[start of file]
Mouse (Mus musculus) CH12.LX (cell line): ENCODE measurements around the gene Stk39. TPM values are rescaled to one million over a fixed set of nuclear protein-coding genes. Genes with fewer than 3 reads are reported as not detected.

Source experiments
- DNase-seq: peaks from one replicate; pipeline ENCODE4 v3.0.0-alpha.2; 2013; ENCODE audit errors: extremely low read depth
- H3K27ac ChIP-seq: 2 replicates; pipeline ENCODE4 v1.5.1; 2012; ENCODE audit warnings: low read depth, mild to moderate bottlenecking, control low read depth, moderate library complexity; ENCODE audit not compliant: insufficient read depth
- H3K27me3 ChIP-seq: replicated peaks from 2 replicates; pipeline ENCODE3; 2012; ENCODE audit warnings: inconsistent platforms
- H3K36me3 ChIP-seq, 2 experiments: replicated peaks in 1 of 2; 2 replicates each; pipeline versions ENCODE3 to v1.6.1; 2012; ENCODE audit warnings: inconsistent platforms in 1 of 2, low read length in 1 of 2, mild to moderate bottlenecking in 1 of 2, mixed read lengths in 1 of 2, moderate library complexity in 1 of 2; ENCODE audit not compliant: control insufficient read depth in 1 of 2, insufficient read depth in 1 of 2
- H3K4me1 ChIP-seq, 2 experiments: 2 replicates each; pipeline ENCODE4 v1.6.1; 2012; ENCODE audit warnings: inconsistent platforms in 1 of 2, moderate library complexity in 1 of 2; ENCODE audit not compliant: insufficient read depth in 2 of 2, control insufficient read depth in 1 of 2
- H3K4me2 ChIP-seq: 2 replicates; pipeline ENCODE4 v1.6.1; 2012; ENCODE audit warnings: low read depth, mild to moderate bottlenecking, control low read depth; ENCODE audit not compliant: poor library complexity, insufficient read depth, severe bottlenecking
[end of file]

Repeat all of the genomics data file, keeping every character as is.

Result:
Mouse (Mus musculus) CH12.LX (cell line): ENCODE measurements around the gene Stk39. TPM values are rescaled to one million over a fixed set of nuclear protein-coding genes. Genes with fewer than 3 reads are reported as not detected.

Source experiments
- DNase-seq: peaks from one replicate; pipeline ENCODE4 v3.0.0-alpha.2; 2013; ENCODE audit errors: extremely low read depth
- H3K27ac ChIP-seq: 2 replicates; pipeline ENCODE4 v1.5.1; 2012; ENCODE audit warnings: low read depth, mild to moderate bottlenecking, control low read depth, moderate library complexity; ENCODE audit not compliant: insufficient read depth
- H3K27me3 ChIP-seq: replicated peaks from 2 replicates; pipeline ENCODE3; 2012; ENCODE audit warnings: inconsistent platforms
- H3K36me3 ChIP-seq, 2 experiments: replicated peaks in 1 of 2; 2 replicates each; pipeline versions ENCODE3 to v1.6.1; 2012; ENCODE audit warnings: inconsistent platforms in 1 of 2, low read length in 1 of 2, mild to moderate bottlenecking in 1 of 2, mixed read lengths in 1 of 2, moderate library complexity in 1 of 2; ENCODE audit not compliant: control insufficient read depth in 1 of 2, insufficient read depth in 1 of 2
- H3K4me1 ChIP-seq, 2 experiments: 2 replicates each; pipeline ENCODE4 v1.6.1; 2012; ENCODE audit warnings: inconsistent platforms in 1 of 2, moderate library complexity in 1 of 2; ENCODE audit not compliant: insufficient read depth in 2 of 2, control insufficient read depth in 1 of 2
- H3K4me2 ChIP-seq: 2 replicates; pipeline ENCODE4 v1.6.1; 2012; ENCODE audit warnings: low read depth, mild to moderate bottlenecking, control low read depth; ENCODE audit not compliant: poor library complexity, insufficient read depth, severe bottlenecking